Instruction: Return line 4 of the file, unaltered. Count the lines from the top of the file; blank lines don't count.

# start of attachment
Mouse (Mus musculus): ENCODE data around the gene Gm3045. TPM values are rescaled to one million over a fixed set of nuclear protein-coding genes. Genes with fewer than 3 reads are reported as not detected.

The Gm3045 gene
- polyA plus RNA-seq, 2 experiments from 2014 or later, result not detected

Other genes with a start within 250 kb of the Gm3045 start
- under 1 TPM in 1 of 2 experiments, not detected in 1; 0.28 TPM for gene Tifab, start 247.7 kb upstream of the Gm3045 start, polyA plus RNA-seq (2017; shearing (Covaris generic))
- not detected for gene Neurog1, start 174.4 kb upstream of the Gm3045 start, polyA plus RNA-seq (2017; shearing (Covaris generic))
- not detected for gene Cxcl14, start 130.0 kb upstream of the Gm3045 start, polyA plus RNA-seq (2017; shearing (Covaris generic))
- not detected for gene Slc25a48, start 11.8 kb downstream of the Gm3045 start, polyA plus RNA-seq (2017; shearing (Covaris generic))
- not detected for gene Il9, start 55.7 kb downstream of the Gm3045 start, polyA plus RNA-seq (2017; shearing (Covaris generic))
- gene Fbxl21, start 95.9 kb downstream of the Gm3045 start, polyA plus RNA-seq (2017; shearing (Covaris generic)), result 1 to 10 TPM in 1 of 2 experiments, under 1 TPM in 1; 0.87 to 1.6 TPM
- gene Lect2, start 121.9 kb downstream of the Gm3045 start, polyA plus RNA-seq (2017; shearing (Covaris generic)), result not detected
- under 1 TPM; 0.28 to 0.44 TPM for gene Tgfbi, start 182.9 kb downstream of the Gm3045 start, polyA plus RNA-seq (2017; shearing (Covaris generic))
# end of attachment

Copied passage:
Other genes with a start within 250 kb of the Gm3045 start